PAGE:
The stores were sold out of diapers, wipes, formula, etc. because everyone was stocking up. It wasn’t safe for us to bring her anywhere, and it wasn’t safe for our family and friends to come over to support us.

She was fragile and our top priority was keeping her safe and healthy. My Instagram post from the day she was placed with us says, ‘Fostering in the middle of a pandemic isn’t what we had planned but families don’t stop needing support. So here we are exhausted, obsessed, and homebound together.’

Foster dad in gray sweater holding newborn baby
Courtesy of Sarah
Foster dad eating chicken and corn next to newborn in carseat
Courtesy of Sarah

Meeting The Birth Mom

A few days after she was placed with us, we had her first visit with her birth mom. I was exhausted but I knew I wanted to be the one to take her there so I could introduce myself and hopefully put her mom at ease, knowing we were going to love and take care of her until she was able to go back home.

Our first meeting was great and we connected right away. I made it clear to her that we were on her team. Her mom and I had open conversations about how she was doing, what she needed, what the plan was for reunification, etc.

Foster mom holding newborn girl on chest in front of backyard fire pit
Courtesy of Sarah

Again, because of COVID, she was not able to continue having in-person visits with her baby so we began FaceTime visits. FaceTiming an infant is not easy so that weekly call became time for her mom and I to check in with each other and talk about how things were going. I was able to encourage her through rehab and hear how strong she was and how determined she was to make better decisions for her family.

We built a relationship over the next few months and I learned so much from her. She worked so hard to make good life changes in order to reunify with her baby. As the case moved along and it started looking like reunification would be taking place soon, her mom told us she views us as Godparents for her little girl (an absolute honor). She made it clear she wanted to stay connected to us and we were thrilled. I love her baby, which turned into love for her and the rest of her family as well.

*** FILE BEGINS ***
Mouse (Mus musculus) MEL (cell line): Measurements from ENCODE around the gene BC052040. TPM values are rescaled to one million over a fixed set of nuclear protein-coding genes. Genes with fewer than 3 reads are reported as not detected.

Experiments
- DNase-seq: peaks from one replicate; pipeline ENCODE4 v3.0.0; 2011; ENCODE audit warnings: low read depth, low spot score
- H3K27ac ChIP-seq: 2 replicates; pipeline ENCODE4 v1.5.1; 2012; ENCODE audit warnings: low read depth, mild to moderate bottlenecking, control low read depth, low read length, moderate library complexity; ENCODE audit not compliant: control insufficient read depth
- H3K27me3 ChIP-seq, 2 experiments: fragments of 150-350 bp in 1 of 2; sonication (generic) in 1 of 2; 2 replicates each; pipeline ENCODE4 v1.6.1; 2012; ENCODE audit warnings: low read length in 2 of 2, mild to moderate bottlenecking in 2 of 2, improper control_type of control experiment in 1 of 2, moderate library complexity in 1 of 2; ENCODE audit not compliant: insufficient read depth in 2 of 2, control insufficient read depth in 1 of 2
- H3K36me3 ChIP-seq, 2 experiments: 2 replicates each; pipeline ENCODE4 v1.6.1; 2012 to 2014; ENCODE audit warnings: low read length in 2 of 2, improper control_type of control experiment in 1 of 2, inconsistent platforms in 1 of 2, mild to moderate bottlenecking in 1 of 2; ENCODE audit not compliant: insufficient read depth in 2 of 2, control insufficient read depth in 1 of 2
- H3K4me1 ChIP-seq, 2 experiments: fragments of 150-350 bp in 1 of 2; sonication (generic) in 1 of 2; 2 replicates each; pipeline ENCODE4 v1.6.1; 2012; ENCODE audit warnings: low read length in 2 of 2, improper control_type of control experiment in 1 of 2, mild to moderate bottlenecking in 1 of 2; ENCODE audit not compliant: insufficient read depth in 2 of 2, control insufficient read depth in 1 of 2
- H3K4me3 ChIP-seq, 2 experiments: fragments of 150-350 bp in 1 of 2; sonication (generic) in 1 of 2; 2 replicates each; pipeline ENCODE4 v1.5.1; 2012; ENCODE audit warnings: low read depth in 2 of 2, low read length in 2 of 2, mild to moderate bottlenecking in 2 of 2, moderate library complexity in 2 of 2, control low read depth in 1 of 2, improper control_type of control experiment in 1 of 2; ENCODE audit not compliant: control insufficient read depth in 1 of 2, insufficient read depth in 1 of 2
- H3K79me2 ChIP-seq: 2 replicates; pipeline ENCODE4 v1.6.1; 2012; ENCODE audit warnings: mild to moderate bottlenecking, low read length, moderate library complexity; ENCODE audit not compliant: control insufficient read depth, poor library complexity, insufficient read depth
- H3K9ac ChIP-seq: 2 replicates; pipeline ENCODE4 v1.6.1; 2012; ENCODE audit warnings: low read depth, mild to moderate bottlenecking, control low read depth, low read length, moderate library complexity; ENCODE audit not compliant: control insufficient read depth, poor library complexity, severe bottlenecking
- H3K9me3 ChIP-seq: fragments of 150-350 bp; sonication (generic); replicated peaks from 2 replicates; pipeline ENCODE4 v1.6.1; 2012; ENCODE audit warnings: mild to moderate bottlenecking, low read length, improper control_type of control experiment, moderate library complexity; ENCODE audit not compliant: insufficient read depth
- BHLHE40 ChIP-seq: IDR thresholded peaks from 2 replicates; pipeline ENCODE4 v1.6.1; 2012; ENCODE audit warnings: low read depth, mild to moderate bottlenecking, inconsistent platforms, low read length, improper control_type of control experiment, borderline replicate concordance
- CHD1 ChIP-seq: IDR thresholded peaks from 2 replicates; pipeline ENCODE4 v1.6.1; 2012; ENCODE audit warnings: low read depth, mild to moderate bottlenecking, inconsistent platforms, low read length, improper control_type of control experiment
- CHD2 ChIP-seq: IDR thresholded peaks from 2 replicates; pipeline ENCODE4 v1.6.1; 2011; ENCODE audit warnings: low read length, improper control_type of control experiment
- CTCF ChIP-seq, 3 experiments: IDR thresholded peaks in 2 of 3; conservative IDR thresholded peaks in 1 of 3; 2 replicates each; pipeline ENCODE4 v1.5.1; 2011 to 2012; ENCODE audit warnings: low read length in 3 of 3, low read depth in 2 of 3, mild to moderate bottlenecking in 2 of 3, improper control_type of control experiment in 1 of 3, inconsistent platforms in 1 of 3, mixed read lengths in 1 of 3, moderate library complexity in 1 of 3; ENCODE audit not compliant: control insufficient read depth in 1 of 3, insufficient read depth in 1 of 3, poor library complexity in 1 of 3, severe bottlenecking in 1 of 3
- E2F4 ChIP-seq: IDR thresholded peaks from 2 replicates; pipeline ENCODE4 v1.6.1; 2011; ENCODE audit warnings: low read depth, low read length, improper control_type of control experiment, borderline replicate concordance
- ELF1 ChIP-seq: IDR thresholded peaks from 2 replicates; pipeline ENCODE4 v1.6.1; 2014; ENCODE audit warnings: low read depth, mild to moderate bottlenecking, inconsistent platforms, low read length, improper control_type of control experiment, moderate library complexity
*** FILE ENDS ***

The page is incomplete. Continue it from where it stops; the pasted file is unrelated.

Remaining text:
Foster mom and newborn girl wearing black sunglasses
Courtesy of Sarah


In July, reunification took place. My husband and I were heartbroken because we LOVE that little girl. But we were also full of joy knowing a family is coming back together and we were able to be a small part of that.

We drove the one hour to her mom’s house and dropped her off to her excited and nervous family. We all hugged, cried, looked at pictures, and had a sweet reunion. That day holds the most precious place in my heart. It was beautiful and hard and happy all at the same time.

I was sad because we love her but the joy of knowing their family is together again overpowered the sadness. I felt comfort knowing we were going to remain in each other’s lives and reunification does not mean goodbye.

We gained extended family members and truly call each other family now. My husband and I have taken on an aunt and uncle role, and we have continued to visit with each other and talk frequently. THIS is what foster care was meant to look like and we feel so lucky to be part of each other’s stories.”

Foster parents smiling next to newborn girl and two dogs
Courtesy of Sarah

This story was submitted to Love What Matters by Sarah of Lawrenceburg, Indiana. You can follow their journey on Instagram. Be sure to subscribe to our free email newsletter for our best stories.

Read Annie’s backstory here:

‘No one has ever wanted you here. If you find a family that will actually love you, go be with them.’: 26-year-old adopted after years of childhood trauma, abuse, says you’re ‘never too old to need parents’

Read more powerful foster care stories:

‘We got a call for an 8-month-old boy. There were no details. ‘If we’re going to do it, we might as well just do it!’: Woman details journey becoming foster parents